How to cope with negative feedback from a job interview and make positive change
One of the most frustrating parts of looking for a new job is getting and then making sense of feedback. Naturally, not every candidate is right for every role they go for and we'll sometimes have to pass on negative feedback. It's our job to help our candidates use that feedback in a positive way.
So here are our top 5 tips to help you use negative feedback to get the positive result you're looking for.
1 Don't get defensive
Many candidates find it hard to deal with negative feedback - especially if it doesn't ring true in terms of how they see themselves - and we've often experienced candidates who become defensive. Getting negative feedback doesn't mean that you're a terrible person - it means that the client has made some observations about you during the hour you spent being interviewed that caused them concern. It might be that they think you are too introverted to be client facing or that your lack of preparation meant they are wondering whether you really want the job. These are all things you can do something about, so don't take it personally.
2 Analyse the feedback
Once feedback has come in from an employer, it is important to sit down and analyse it. You're likely to learn something valuable that will help you at your next interview. It might be that the interviewer found you were ill prepared for the session - was your research accurate and full? Could you answer the questions about the company you were posed? Did you stumble over standard questions like "why do you want to work here?" Did you misunderstand what the role entailed or what the organisation was looking for? These negative aspects can be used in a positive way to help you prepare for your next interview.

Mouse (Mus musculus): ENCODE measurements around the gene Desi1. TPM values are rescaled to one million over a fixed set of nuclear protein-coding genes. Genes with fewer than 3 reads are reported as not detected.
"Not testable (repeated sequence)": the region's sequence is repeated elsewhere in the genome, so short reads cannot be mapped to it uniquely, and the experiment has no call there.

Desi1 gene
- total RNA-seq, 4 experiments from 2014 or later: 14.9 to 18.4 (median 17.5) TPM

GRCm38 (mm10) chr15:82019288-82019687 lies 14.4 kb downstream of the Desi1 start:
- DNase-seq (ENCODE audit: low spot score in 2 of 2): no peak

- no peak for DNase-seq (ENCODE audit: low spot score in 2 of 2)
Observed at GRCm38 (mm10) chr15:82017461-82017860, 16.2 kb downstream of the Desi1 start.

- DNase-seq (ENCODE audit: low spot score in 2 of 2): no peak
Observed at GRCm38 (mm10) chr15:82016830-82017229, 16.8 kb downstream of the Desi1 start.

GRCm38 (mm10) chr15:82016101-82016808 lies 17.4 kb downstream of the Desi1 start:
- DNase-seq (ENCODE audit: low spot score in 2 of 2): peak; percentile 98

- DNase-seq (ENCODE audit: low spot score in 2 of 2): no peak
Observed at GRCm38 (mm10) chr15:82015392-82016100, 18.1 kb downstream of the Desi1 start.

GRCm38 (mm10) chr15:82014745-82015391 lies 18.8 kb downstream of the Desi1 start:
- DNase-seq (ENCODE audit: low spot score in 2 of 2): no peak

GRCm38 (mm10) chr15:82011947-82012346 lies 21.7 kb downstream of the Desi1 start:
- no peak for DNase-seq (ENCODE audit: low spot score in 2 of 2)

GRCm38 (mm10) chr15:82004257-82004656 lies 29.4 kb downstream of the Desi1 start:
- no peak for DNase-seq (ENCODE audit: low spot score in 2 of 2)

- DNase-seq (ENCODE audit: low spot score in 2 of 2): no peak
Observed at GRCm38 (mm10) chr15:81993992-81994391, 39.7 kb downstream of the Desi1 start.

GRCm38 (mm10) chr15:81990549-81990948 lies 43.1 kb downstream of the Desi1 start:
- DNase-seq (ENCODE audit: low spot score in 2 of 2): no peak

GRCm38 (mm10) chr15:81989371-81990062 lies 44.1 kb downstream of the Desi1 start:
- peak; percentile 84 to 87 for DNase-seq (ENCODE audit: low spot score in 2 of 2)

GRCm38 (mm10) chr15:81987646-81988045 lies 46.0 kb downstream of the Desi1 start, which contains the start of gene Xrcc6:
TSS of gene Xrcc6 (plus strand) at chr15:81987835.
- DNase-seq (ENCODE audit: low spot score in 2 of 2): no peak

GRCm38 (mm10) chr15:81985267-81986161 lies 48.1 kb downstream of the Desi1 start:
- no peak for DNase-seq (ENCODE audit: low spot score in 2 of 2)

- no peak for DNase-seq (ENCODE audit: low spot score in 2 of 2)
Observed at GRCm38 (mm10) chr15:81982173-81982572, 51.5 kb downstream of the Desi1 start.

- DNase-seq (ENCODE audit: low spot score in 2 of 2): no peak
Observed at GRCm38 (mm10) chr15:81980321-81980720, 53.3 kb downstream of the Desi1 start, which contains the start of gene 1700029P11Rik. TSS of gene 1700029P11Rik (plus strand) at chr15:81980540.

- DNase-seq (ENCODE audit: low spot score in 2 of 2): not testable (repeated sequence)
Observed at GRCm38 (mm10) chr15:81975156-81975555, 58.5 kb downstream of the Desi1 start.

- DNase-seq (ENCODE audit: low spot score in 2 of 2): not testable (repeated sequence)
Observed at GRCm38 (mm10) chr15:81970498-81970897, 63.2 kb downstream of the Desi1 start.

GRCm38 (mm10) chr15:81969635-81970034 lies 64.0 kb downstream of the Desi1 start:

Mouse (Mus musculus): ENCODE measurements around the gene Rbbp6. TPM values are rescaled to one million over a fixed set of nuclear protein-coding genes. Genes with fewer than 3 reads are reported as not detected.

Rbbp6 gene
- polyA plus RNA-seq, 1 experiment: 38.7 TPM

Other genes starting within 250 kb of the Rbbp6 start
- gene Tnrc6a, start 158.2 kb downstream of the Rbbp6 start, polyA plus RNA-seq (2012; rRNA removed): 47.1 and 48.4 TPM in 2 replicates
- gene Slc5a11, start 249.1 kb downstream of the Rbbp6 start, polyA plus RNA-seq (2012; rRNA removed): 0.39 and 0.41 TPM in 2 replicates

3 Talk to your recruitment consultant
If the comments have come via your recruitment consultant, why not discuss it with them on the phone. Ask them for some help in understanding where you went wrong and what you need to do to put it right. We've helped many candidates analyse the feedback and given them guidance on what needs to improve in order to get the job next time around.
4 Take it on board and learn from your mistakes
Negative feedback is a great opportunity for you to learn - if you are prepared to put in a bit of work. Take the criticisms on board, think about them and then act to change. We've had candidates who started their job search getting negative feedback, but because they approached things in a measured way and were willing to make the necessary tweaks, ended up getting the job they really wanted.
5 Change your behaviour
If aspects of your behaviour - and this includes body language - have been the source of negative feedback, take a long look at yourself. Indeed, the expression "it's not what you say, it's what you do" is never more true than during a job interview. Remember to sit up, make eye contact, be expressive and smile. Looking bored and impassive by slouching and fidgeting isn't going to get you through the door.
That said, if the feedback is that you are too introverted, don't go too far the other way and become the life and soul. It will be a hard act to keep up and will be a shock to your employer when you revert back to your usual, quieter self. Just make little adjustments that will make you look and sound keen and approachable.
So see negative feedback as invaluable positive guidance as to how to change and hone your behaviour. Learning the art of dealing with it positively, will go a long way to helping you grow and develop yourself and your interview technique, leading to a satisfying and successful career.